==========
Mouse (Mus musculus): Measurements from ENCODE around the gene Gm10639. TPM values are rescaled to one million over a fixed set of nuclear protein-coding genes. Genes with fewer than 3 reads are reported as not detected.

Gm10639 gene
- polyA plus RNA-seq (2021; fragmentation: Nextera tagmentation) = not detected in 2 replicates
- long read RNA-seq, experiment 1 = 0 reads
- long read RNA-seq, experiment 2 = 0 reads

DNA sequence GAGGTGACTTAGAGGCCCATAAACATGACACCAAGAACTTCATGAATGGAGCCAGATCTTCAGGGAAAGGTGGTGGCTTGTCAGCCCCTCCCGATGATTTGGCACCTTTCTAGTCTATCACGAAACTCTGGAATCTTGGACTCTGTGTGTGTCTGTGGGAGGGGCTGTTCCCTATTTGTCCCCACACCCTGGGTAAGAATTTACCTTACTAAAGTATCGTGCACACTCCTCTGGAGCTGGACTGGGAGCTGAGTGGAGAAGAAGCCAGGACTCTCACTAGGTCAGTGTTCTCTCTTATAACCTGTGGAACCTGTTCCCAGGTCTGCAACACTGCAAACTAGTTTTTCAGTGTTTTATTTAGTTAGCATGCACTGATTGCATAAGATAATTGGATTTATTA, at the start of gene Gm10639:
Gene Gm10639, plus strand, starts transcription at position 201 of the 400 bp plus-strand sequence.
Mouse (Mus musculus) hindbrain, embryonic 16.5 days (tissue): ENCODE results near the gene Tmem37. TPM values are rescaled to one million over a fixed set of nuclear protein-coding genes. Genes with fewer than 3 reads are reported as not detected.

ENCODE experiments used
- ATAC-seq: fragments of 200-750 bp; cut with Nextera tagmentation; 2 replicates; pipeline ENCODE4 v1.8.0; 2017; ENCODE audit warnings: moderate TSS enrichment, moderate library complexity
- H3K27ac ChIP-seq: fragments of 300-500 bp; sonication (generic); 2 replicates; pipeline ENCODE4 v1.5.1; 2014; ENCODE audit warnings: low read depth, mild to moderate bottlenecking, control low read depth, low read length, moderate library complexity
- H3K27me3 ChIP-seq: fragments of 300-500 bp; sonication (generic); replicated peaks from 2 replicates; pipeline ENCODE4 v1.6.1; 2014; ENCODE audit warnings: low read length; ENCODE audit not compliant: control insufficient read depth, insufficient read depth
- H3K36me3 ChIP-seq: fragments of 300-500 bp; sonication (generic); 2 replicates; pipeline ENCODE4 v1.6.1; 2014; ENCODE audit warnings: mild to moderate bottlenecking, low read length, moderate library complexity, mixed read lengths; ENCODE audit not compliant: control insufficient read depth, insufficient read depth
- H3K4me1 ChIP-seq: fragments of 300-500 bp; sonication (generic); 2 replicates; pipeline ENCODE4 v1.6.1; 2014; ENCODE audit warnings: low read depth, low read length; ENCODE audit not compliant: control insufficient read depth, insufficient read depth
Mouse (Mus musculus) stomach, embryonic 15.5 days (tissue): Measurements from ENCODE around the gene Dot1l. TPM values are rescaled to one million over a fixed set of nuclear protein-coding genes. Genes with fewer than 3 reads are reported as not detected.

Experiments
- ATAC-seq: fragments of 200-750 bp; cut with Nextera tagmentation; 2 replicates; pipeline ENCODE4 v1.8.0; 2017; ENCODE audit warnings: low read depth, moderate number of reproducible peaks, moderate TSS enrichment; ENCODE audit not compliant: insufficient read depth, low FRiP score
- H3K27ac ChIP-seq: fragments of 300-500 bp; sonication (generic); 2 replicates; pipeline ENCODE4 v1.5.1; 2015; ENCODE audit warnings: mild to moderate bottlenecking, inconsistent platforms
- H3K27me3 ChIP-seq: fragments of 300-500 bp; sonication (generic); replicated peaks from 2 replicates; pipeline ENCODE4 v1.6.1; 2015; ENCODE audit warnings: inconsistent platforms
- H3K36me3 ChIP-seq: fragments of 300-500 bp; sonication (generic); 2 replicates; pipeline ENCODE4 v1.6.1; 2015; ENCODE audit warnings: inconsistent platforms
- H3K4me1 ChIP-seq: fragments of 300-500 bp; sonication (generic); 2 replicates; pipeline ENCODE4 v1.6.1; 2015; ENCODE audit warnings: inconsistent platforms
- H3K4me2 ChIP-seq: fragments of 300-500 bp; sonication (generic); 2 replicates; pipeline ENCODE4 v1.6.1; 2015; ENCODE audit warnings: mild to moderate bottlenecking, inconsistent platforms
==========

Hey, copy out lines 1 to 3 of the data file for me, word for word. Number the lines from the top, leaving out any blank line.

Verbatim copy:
Mouse (Mus musculus): Measurements from ENCODE around the gene Gm10639. TPM values are rescaled to one million over a fixed set of nuclear protein-coding genes. Genes with fewer than 3 reads are reported as not detected.

Gm10639 gene
- polyA plus RNA-seq (2021; fragmentation: Nextera tagmentation) = not detected in 2 replicates